In the wake of the GOP upset in the U.S. Senate race in Massachusetts, a new public poll finds California’s Democratic Sen. Barbara Boxer – thanks to a big advantage among women – clinging to a narrow 4-point lead over  Republican Tom Campbell, who entered the race only two weeks ago.

The survey, from the Public Policy Institute of California, also shows Democratic Attorney General Jerry Brown – trailing among men but leading among women — with a slim 5-point advantage over Meg Whitman, the Republican former CEO of eBay.

The results mirror those reported last week by the Field Poll, but with closer margins than the earlier survey: Field had Boxer and Brown each with 10-point leads over Campbell and Whitman.

Both widely respected, the two polls use wholly different sampling methods to determine who is a likely voter. Another key factor: the distribution of voters by age in the Field Poll is considerably older – and closer to our projections — than in the PPIC survey.*

In the GOP Senate primary field, Campbell leads with 27% of the likely voters, followed by former Hewlett-Packard CEO Carly Fiorina at 16% and Assemblyman Chuck DeVore at 8%.  Interestingly, Campbell holds an 8-point edge over Fiorina among men but a 14-point lead over her among women. Nearly half of GOP voters — 48% — remain undecided in the Senate race, PPIC reported.

Boxer has long run better among women than among men, and the findings in the PPIC survey underscore that dynamic.

Against Campbell, Boxer is trailing among men, 40-46%, but leads among women, 50-36%. Against DeVore, Boxer loses the men 41-45% but carries women 53-33%. And against Fiorina, Boxer loses men 41-46% but interestingly has her largest margin among women – 55-33%.

Against all three challengers, she takes about eight in 10 Democrats while they capture eight in 10 Republicans. But Boxer holds an important lead among the independents: 42-37% over Campbell, 45-35% over Fiorina and 45-34% over DeVore. Assuming either Boxer or her challenger holds his or her partisans, the battle in the Senate race will come down to who can carry the independents.

This is where Campbell – who is pro-choice, pro-gay rights and moderate on the environment – could, with significant resources, pose a more serious threat to Boxer than either Fiorina or DeVore.

Over in the GOP primary for governor, Whitman, who held a 20-point lead over Campbell in December, before he switched races, now holds a 30-point lead over Insurance Commissioner Steve Poizner, her lone remaining major rival.

Even with 41% of the vote compared to Poizner’s 11%, however, an additional 44% of the GOP primary voters remain undecided.

The PPIC findings also suggest Whitman has a problem among women voters, much like the Field Poll showed. For example, Whitman leads Poizner by 35 points (48-13%) among men in the primary vote but by 25 points – one-third less – among women (34-9%).

In the primary, that’s a gender difference but in a general election match-up against Jerry Brown, it’s a genuine gender gap: It’s Whitman over Brown 43-38% among men but Brown over Whitman 44-30% among women. That’s a 19-point gender gap in Brown’s favor against the woman GOP candidate, giving Brown his overall 41-36% edge over Whitman.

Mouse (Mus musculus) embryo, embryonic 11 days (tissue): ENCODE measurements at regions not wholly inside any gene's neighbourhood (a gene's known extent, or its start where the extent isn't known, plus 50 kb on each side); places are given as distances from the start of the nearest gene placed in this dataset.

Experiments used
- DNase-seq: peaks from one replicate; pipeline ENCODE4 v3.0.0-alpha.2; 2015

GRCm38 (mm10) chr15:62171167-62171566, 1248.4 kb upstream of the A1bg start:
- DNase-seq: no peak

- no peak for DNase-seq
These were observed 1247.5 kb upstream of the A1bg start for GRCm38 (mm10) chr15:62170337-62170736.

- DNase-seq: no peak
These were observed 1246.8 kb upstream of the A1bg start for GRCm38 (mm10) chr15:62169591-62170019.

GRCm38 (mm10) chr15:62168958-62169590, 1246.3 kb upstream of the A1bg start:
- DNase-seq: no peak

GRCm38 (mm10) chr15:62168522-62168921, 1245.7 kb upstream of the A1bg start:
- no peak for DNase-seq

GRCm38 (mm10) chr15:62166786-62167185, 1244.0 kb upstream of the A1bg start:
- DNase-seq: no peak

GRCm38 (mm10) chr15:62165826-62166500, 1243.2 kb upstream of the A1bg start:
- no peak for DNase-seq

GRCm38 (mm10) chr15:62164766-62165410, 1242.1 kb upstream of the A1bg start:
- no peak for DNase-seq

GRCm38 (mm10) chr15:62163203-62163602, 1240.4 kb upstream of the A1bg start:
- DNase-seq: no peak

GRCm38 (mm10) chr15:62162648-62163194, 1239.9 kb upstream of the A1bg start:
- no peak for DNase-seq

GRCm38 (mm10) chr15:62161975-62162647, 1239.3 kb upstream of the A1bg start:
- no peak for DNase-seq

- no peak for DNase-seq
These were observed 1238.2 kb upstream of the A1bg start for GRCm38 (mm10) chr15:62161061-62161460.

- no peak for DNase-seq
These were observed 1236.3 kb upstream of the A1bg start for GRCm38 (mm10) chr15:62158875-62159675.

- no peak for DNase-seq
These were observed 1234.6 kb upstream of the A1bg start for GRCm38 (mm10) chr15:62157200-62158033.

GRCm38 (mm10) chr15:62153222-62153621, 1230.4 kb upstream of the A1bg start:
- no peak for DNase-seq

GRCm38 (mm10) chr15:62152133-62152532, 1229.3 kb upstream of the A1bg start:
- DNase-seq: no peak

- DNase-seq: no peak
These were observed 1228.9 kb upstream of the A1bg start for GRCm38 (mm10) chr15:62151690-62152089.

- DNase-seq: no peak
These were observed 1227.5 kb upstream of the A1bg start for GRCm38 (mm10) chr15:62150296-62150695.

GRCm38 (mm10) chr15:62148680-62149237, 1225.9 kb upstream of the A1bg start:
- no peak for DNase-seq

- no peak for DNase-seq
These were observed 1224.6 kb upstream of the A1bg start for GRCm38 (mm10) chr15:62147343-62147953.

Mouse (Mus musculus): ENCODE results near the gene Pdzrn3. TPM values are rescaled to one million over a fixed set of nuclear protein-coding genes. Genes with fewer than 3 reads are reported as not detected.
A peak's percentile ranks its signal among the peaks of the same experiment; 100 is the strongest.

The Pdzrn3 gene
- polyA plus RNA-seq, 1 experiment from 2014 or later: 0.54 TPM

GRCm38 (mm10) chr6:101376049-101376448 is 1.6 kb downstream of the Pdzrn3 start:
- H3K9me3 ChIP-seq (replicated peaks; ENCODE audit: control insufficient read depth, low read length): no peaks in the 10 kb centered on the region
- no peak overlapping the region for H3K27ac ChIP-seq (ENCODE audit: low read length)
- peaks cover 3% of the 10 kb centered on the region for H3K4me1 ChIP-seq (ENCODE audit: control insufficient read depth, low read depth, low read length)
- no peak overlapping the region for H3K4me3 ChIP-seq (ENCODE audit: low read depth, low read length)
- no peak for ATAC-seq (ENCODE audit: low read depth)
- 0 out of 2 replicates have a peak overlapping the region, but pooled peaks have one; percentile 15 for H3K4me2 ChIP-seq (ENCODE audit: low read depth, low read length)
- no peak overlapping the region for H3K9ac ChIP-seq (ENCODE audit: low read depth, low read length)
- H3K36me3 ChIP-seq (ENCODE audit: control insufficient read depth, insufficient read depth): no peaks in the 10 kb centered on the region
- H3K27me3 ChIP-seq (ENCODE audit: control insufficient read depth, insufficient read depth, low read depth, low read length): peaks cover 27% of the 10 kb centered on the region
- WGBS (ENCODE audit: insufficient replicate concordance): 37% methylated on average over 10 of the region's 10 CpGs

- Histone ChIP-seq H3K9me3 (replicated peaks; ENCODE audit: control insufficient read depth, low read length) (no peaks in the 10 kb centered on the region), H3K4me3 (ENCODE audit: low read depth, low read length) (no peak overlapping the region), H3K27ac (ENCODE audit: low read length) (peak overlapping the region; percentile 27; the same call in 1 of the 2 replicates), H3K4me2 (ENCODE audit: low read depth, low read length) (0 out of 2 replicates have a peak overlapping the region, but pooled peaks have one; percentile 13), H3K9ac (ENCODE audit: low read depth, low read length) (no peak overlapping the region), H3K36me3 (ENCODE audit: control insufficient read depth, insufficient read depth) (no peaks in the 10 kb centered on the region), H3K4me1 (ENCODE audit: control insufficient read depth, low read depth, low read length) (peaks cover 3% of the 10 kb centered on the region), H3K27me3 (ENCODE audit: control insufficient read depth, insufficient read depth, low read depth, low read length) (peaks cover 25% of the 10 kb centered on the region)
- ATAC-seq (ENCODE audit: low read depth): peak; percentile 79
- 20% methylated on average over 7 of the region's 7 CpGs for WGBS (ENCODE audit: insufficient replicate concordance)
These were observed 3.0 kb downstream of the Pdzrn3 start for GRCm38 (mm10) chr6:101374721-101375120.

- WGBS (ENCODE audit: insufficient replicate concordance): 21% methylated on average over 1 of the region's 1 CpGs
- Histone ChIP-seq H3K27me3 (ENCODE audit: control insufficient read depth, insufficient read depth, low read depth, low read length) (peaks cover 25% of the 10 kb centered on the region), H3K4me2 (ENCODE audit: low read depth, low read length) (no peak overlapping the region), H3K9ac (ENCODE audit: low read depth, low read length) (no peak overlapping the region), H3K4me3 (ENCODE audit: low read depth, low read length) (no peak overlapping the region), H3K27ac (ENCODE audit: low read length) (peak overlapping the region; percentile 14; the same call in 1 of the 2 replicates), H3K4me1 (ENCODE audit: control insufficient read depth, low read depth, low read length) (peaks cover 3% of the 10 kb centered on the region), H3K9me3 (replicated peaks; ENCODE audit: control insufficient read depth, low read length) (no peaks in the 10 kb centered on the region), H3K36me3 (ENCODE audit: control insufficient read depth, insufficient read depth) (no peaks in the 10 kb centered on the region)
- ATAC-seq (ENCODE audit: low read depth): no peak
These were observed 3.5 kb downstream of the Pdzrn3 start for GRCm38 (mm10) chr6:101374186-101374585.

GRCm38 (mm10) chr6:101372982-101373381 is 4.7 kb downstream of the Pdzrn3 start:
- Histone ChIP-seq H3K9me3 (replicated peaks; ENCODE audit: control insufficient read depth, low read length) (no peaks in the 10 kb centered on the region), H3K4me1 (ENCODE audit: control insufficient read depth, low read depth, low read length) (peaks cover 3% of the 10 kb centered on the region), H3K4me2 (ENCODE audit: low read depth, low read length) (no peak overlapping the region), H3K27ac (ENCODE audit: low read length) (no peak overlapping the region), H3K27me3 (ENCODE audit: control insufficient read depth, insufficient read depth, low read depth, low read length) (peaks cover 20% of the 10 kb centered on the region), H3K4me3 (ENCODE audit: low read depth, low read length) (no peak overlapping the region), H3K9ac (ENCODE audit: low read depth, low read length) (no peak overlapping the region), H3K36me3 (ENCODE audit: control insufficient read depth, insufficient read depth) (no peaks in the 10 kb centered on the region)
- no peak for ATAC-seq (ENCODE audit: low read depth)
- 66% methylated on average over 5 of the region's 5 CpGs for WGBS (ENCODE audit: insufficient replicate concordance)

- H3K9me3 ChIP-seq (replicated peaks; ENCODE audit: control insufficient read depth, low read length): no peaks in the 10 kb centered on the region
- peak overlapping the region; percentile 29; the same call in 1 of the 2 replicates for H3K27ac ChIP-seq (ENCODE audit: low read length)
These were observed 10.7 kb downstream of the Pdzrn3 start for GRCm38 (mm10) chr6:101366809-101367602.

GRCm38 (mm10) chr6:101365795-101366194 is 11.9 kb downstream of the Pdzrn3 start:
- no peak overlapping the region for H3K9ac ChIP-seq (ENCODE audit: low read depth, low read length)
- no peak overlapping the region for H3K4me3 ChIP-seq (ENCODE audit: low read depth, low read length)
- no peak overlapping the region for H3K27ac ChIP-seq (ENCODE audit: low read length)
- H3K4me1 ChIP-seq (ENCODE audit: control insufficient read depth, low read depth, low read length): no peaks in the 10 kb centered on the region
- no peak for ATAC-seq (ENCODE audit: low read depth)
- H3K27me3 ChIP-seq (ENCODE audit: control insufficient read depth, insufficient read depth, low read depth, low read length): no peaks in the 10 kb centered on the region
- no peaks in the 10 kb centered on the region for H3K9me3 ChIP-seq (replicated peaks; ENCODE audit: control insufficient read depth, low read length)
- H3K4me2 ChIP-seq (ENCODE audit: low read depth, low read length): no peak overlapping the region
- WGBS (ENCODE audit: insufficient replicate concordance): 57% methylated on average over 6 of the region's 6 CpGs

The same is not true for a Brown-Poizner match-up: he leads Poizner 43-34% among men and 46-24% among women for an overall advantage of 44-29%.

Other findings in the PPIC poll:

Most Californians would be willing to pay higher taxes to maintain current funding for public schools and most favor spending cuts in prisons and corrections . . .

But while majorities want to protect K–12 schools and cut spending on prisons, Californians are as divided as their leaders on the overall strategy to deal with the state’s $20 billion budget deficit: 41 percent favor a mix of spending cuts and tax increases and 37 percent favor mostly spending cuts (9% favor mostly tax increases).

They are in more agreement when it comes to asking the federal government for help, as Governor Arnold Schwarzenegger has done: 66 percent say California should seek federal aid to help meet its budget obligations.

PPIC surveyed 2,001 California adults Jan. 12-19, including 1,223 respondents deemed to be likely voters or whom 445 were identified as likely voters in the Republican primary. The margin of error for the overall survey is ±2 percent at the 95 percent confidence level, ±3 percent for likely voters and ±5 percent for the GOP primary.

Get the whole thing here.

* The differences between Field and PPIC are significant. Field calls only registered voters from the voter file and uses past voting behavior in the file to determine who is a likely voter; PPIC calls households at random (thereby reaching households with unlisted numbers)  and asks people if they are registered and likely to vote.

Field’s callers know how people are registered — Democrat, Republican, Decline to State or Other; PPIC asks people to tell them. Field makes voters who only use a cell phone (younger voters) a key part of their survey; PPIC includes 200 cell phone users but not necessarily people who have no land line.

One result:  While 45% of likely voters in the Field Poll are age 55 and older, just 39% of the voters in the PPIC poll are in that age bracket.  Because Brown has a powerful advantage among older voters, his percentages are likely understated in the PPIC survey. (BTW, the Calbuzz estimate, based on our experience and extensive review with pollsters and analysts, is that 59% of the electorate in November will be age 50 and older and about 46% will be age 55 and older.)